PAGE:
A local cult leader by the name of Ralph McKinny just started a new Netflix account, an action which has puzzled and troubled many members of his cult, The Cherished Doves.
McKinny has been infamous for promising that the world is imminently going to end, and the alleged date of the apocalypse is only two days away. In preparation, the congregants have all been donating their live savings into a church fund, to pool their monies for use in the afterlife.
“It’s really suspicious,” said cult follower Gus Walsh, who has been involved in the cult for six years now, and has watched The Cherished Doves grow from humble beginnings as just a small neighborhood church to a committedly suicidal cult numbering 120 members. “We have been planning this mass suicide for a solid year now, and it’s just weird that, so close to the end times, Ralph would start a new subscription service for his television consumption. Why bother setting up a monthly payment plan? Shouldn’t he be closing all of his payment plans and membership accounts? I mean—we are all about to kill ourselves right?”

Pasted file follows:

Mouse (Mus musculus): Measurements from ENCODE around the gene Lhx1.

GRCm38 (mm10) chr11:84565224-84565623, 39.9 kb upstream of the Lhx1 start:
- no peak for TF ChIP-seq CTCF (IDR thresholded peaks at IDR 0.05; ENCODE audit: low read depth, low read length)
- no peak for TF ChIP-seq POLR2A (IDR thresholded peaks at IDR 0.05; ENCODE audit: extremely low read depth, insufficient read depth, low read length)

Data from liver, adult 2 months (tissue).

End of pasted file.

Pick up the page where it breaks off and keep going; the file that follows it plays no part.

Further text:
Other members were suspicious of his show choice.
“Ralph’s chosen television show was Friends,” explained Wanda Hewitt. “Why would he pick such a long show? There are ten seasons. And, even weirder, he started at episode one. Why would he not pick a random episode in the middle? Everyone knows that season six and seven were the best. So why episode one? Does he intend to watch all of Friends all the way through? He doesn’t have enough time to binge-watch it all before the end of the world. I’m going to need a good explanation for all of this.”
The Halfway Post reached out to Mr. McKinny, but the leader of The Cherished Doves refused to comment. A spokesperson for the cult did eventually respond, saying that anybody trying to pry into how McKinny plans to use the collected church funds should “mind their own business.”
The Halfway Post editorial board would like to recommend that all Cherished Doves not go through with the suicide pact.